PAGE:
If ‘long term’ means 500+ years, sure, but don’t kid yourself: it’s going to take a while for everything to be converted in such a way that alternative fuels can be used for everything. Coal is dirty enough in so many ways that phasing it out in power stations, etc. has been relatively easy – both physically and politically – and even that isn’t anywhere near complete.
Coal can also be converted to liquid fuels with relative ease. Germans did it during WW2 in fairly large scale.
Plus, the only way to amke steel still requires coal.
relative is the keyword here - Fischer-Tropsch is energy-intensive
Not according to, for example, an article in Scientific American magazine.
Still not that much, and the energy comes from the coal itself.
I’m curious — if the author is right and we’re in for something like a “replay of the 1930s,” what are your plans? Are you going to shake your fist at it, or quietly seclude yourself (and your family) in some remote homestead? We see a lot of material on here suggesting that things are about to take a scary turn, but other than the usual clicktivist stuff, we don’t really discuss how it’s best to go about living in an increasingly closed, paranoid society.
Invest in water.
compared to your scream
the human dream
Doesn’t mean shit to a tree
“Eskimo Blue Day,” Jefferson Airplane
It seems to me that glorious isolationism is dead as a strategy. We’re living in a prisoner’s dilemma situation, and the idea that we will be better off alone only benefits the powerful. This means we have to support our neighbours around us as well as our “neighbours” in other countries. It may seem like it damages our own chances, but I don’t think any of us has much of a future otherwise.
I’m amazed that you think this. We’ve had electric arc furnaces in the UK for decades, and they had been some of the most productive furnaces in the world (back when we had a steel industry).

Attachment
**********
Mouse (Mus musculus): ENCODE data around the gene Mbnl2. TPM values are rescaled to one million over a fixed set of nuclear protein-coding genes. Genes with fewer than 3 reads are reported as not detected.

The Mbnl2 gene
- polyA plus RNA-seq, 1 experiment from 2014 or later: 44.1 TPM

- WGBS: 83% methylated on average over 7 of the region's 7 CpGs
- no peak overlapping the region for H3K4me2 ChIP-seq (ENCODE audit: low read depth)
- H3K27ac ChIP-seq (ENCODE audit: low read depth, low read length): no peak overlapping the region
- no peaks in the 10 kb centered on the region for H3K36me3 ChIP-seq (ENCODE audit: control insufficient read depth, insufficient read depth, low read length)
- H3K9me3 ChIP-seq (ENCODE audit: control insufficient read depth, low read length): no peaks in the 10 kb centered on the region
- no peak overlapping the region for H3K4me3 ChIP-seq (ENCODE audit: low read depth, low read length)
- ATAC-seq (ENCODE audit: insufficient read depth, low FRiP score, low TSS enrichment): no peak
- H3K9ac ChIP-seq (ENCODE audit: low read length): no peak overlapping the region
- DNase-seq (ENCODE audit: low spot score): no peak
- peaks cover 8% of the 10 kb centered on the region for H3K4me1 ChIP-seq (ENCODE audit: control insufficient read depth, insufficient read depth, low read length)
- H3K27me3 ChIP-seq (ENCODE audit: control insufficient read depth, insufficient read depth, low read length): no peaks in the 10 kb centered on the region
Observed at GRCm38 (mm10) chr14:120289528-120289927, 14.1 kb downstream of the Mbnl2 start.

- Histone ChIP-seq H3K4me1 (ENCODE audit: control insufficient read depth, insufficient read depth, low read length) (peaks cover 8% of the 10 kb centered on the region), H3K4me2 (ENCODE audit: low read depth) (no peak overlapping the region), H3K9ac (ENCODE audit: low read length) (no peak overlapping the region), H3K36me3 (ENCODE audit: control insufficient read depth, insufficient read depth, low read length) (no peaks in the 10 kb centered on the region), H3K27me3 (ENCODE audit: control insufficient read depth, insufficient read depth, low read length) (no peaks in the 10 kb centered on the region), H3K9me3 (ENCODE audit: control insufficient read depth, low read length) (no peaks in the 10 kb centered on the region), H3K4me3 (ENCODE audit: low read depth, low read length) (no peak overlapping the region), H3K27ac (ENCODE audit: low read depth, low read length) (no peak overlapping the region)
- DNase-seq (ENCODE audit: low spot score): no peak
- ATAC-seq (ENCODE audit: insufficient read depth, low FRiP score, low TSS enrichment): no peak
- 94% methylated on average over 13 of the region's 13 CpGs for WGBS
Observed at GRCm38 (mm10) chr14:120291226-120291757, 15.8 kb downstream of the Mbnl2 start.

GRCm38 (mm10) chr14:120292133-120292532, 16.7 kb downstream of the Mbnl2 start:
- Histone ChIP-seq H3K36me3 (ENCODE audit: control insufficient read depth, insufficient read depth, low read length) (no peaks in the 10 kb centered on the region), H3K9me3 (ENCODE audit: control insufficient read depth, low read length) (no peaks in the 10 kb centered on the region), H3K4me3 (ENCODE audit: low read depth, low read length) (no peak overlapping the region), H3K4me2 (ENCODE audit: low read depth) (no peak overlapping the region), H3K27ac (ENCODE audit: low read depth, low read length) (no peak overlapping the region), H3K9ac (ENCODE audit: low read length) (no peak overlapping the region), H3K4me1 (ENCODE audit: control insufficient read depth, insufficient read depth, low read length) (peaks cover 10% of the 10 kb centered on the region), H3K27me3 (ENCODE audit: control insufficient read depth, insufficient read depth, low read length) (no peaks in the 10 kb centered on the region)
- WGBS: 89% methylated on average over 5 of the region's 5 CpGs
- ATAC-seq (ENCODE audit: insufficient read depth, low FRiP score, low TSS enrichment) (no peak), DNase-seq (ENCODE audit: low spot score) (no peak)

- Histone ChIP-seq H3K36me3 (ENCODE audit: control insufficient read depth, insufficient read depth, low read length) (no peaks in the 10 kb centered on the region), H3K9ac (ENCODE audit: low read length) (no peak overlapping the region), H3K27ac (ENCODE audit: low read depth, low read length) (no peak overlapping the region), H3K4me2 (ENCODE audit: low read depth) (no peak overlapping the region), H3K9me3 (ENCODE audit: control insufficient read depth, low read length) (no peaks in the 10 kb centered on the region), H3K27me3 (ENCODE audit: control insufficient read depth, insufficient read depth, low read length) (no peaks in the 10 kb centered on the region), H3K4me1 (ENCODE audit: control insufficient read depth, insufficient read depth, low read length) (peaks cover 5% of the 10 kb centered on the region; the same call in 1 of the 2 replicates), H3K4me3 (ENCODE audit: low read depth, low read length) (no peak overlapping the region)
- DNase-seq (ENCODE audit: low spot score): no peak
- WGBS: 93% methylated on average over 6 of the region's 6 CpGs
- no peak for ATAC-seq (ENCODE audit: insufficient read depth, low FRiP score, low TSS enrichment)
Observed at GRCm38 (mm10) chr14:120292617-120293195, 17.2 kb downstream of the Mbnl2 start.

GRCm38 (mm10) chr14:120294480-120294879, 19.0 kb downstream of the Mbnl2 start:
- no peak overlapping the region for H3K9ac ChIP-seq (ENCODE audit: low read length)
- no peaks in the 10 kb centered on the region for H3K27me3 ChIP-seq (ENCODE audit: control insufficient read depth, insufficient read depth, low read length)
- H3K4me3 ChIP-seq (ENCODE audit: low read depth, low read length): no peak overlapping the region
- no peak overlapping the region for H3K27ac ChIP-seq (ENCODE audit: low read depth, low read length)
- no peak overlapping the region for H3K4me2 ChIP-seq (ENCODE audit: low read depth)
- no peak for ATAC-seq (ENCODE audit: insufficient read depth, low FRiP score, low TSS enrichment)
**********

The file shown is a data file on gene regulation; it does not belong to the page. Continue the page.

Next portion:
These are for converting raw iron and scrap steel. For reducing iron from the ore, carbon in the form of coal is still usually needed.
The electrolytic method applied to iron is new to me. Interesting one.
Whoa! Why is it so HOT?!!?! And what am I doing in this handbasket?
As someone who grew up in the Appalachian Coal Regions and has seen “Coal Gassification” plants come and go, I beg to differ.
And the people I work with, who all have graduate degrees and most of whom probably consider themselves “liberal,” will continue to make no effort to recycle. And Americans will continue to buy huge vehicles and vote for idiots. And Conservatives will never read articles like this since they are not in their bubble.
Ah, yes - that’s mainly true. What about the Swedish Electric Blast furnace? I don’t know how that works. The Flodin process still needs coal for smelting although it uses an arc furnace to provide the energy - more economical with the coal used? I dunno.
To get metal from its oxide you need to reduce it. For that you need either electrolysis (the molten salt electrolysis systems) or a chemical reduction agent (most commonly carbon/coal, with some metals it could be aluminium, magnesium or calcium, for high purity metals it can be hydrogen, and there are other options).
Coal, or often coke, is cheap, so it is often the first choice.
Outer space is a reducing atmosphere. Maybe we could just do it up there?
Outer space is vacuum. Wouldn’t do much good, except driving out various volatiles out of the melt (which is good, and which is why vacuum-remelted metals are purer).
You still have to add electrons to the oxidized atoms of metals. Doesn’t matter if they come from elemental carbon, another elemental metal, hydrogen, cathode immersed in molten salt, or whatever, you have to add them.
In some cases you could have situations when the oxide can disproportionate at high temperature to metal and oxygen, but I can’t remember any oxide where this would really work and the metal was not enough volatile so the oxygen removal in vacuum would drive the reaction.
You also always have to add the energy that makes the difference between the metal and its oxide.